Saturday 15 August marks the 75th anniversary of Victory over Japan Day (VJ Day), which ended all hostilities of the Second World War. Whilst peace had arrived in Europe in May 1945, those fighting in the Far East continued until Japan’s surrender in the wake of the Hiroshima and Nagasaki atomic bombs.
Japan’s early successes in the Far East during the war resulted in tens of thousands of British serviceman being taken prisoner. Never before, or since, have such large numbers in Britain’s Armed Forces been subjected to such extremes of geography, disease and man’s inhumanity to man, as were the prisoners of the Japanese. Around a quarter died in captivity, the rest returned home sick and damaged.
Japanese military philosophy held that anyone surrendering was beneath contempt. As a result, their treatment of captives was harsh. The average prisoner received less than a cup of filthy rice a day. The amount was so meagre that gross malnutrition led to loss of vision or unrelenting nerve pain. Red Cross parcels were deliberately withheld and prisoners tried to supplement their rations with whatever they could barter or grow themselves.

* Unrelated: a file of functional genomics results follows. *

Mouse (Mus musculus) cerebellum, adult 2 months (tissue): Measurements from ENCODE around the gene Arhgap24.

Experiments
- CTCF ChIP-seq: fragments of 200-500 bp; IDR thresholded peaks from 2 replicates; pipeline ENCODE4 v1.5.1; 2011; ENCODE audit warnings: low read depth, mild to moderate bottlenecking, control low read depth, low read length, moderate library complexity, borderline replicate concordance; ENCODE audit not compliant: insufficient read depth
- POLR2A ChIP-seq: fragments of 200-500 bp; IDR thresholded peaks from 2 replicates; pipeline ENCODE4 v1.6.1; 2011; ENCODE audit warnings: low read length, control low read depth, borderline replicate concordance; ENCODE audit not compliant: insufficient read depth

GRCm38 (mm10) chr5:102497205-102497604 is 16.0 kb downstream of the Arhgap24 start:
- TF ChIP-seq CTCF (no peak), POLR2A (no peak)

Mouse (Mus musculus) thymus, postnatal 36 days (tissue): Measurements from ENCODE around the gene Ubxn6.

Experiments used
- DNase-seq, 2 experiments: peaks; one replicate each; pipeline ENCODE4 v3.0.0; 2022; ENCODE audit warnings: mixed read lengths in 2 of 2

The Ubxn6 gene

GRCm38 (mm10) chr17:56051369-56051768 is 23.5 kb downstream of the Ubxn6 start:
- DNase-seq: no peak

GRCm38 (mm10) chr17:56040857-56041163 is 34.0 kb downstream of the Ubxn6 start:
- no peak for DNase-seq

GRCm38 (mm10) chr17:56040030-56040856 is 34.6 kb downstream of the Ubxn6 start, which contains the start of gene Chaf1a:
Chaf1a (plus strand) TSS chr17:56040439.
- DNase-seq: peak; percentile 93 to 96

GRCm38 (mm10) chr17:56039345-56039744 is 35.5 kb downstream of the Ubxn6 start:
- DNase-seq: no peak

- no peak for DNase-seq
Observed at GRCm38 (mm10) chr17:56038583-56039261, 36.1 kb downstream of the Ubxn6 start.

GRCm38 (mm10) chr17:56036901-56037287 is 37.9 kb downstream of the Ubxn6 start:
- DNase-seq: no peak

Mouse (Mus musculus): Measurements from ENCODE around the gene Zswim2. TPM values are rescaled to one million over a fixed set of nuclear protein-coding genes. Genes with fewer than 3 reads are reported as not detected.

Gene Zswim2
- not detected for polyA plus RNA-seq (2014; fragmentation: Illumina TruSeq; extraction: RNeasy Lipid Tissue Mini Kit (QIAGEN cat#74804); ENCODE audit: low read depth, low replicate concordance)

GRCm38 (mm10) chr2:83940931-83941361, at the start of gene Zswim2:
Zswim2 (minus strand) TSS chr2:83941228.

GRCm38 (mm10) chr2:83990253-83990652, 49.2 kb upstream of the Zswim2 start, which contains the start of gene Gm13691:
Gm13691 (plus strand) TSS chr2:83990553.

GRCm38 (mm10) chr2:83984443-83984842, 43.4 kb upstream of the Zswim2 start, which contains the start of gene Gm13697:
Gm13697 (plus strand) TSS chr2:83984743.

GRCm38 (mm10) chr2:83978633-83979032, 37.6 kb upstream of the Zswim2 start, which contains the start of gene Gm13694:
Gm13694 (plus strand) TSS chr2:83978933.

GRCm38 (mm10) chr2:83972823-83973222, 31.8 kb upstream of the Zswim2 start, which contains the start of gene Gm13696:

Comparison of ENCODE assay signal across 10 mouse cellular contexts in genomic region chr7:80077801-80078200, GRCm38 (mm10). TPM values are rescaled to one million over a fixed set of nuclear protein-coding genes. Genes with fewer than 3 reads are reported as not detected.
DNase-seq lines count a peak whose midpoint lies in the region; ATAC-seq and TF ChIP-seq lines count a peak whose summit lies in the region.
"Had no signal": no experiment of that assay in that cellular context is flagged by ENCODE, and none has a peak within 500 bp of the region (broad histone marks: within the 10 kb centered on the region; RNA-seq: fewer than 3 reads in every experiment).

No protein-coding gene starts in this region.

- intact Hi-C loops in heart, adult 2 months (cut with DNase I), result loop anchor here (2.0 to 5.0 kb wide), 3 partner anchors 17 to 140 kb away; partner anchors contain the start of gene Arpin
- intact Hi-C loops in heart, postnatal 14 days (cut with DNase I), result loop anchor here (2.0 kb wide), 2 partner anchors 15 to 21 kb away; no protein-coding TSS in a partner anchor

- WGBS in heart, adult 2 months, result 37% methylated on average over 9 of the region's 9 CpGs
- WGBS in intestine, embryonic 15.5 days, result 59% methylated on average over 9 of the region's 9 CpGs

Diseases were rife. Malaria and dysentery were almost universal. Sadistic punishments were handed out for the most minor breach of camp rules. On top of these horrific conditions, the majority of prisoners worked as slave labourers to keep Japan’s heavy industry going.
The returning servicemen often had difficulty in telling their family and friends about what they had been through. Often feeling shame and guilt at having surrendered and survived, they decided not to speak about it. Having overcome appalling adversity during the war, they had to do so in peace-time as they were so haunted by the horrors they had endured.
The museum would like to thank Sqn Ldr Phil Marston MBE BA RAF (Retd) of Uppingham who has kindly shared with us the story of his late father, Sergeant Philip Edward Marston (known as Ted), who served with the Royal Army Medical Corps. Ted was a Prisoner of War in Japanese hands in Malaya for over three years. His son believes that he also spent some time in the notorious Changi Jail in Singapore.
Please click on the photograph below to find out more about Ted Marston…
For more insights in to VJ Day, with local and international information, please visit the special web page on our Oakham Castle website: